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Santorum Country

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Santorum Country

AP

Republican presidential candidate former Pennsylvania Sen. Rick Santorum speaks during an primary night rally, Tuesday, March 20, 2012, in Gettysburg, Pa.

Remember state Rep. Bill Mitchell’s plan to create two new states by divorcing Cook County from the rest of Illinois? If Mitchell had succeeded, Rick Santorum may have won a presidential primary on Tuesday.

Mitt Romney did well in northeastern Illinois, and in most Downstate counties with a city -- Bloomington, Springfield, Peoria, Champaign, East St. Louis -- but everywhere else was Santorum Country.

As a former resident of Central Illinois, this did not surprise me a bit. I lived for two-and-a-half years in Decatur (when Mitchell was a city councilman), and I encountered plenty of people whose main political preoccupations were guns and sex.

For a while, I attended a Methodist church whose pastor told me I couldn’t be a Christian without being a political conservative.

“Christianity is conservative on many issues,” he said, then listed several, all of which concerned reproduction. “Abortion, homosexuality, sex outside marriage, birth control.”

“But those all have to do with sex,” I protested. “Regulating sex isn’t really the government’s job.”

Later, he circulated a petition among the congregation, urging the United Methodist Church not to ordain homosexuals. (It was not planning to do so, and still hasn’t.)

I’ll give the pastor credit for this, too: when his 16-year-old daughter became pregnant, she had the baby, and the entire church looked out for her. The man’s family practiced what he preached.
       
The pastor and I didn’t see eye to eye on our interpretation of the Bible, but he didn’t give me a hard time when I wrote a six-part series on the local gay community for the Decatur Herald & Review, entitled “Struggle For Acceptance: Gay In Central Illinois.” Plenty of readers did, though: 34 people cancelled their subscriptions, and I got a phone call from reader who told me, in the politest way, that he was concerned tolerance of homosexuality would inevitably lead to tolerance of bestiality. We frequently received letters to the editor insisting that the Bible prohibited interracial marriage and required male heads of household to own guns. In Central Illinois, you never scheduled public meetings on Wednesday night, because a significant portion of the populace was in church then.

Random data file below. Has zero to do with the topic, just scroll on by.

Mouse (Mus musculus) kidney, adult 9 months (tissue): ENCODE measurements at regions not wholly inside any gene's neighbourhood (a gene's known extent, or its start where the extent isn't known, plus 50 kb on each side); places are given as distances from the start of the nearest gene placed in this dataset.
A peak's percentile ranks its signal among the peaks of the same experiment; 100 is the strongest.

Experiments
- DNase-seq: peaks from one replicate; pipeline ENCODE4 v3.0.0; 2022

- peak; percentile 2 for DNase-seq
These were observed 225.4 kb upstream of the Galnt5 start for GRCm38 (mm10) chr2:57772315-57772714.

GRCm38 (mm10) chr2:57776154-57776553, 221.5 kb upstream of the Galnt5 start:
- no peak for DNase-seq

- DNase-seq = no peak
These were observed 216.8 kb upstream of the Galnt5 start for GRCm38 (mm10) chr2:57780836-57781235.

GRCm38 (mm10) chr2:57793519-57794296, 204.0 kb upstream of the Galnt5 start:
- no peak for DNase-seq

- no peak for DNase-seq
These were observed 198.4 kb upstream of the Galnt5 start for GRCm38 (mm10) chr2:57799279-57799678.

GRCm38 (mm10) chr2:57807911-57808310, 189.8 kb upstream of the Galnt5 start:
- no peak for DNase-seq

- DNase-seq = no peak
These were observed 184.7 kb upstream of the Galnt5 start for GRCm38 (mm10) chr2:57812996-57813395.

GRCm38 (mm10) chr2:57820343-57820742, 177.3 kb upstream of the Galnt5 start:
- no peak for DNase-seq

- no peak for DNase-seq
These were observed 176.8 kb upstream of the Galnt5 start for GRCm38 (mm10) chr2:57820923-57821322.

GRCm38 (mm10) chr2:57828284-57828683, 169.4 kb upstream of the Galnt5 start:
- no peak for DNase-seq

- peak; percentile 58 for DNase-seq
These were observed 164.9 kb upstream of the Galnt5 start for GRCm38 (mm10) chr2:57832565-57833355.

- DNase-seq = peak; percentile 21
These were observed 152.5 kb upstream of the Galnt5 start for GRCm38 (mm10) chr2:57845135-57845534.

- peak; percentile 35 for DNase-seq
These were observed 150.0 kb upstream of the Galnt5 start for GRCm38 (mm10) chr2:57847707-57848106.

One night, I was writing a story about a pro-gun rally, and called the spokesman for the Illinois Council Against Handgun Violence to get an opposing point of view. The man lived in Evanston, and seemed not to understand the event I was writing about.

“Was it a shooting competition?” he asked.

“No. It was just a bunch of people who got together and talked about how they were going to protect their guns.”

“I’ve never heard of anything like that,” he said.

You need to get out of Chicago more often, I thought.

Once, I was driving through a wide spot in the road named Hord, when a rainstorm forced me to take shelter in a service shop. I passed the time until the rain stopped by reading the pamphlets the owner had set out in a rack beside the counter. One asked, “Everyone in favor of gun control, please raise your hand,” and featured photos of Hitler, Stalin and Mussolini giving the fascist salute. The others were Jack Chick style tracts threatening non-believers with the worst sort of hell. Hord is not far from Effingham, which is the site of a 198-foot-tall steel cross, and is the most conservative city in Illinois. Santorum took 61 percent of the vote in Effingham County.

I didn’t last long in Central Illinois. It wasn’t just the conservatism. I like big lakes, cool breezes and deep woods, so life on the prairie didn’t suit me. But I lived there long enough to understand why it was Santorum Country on Tuesday.
 

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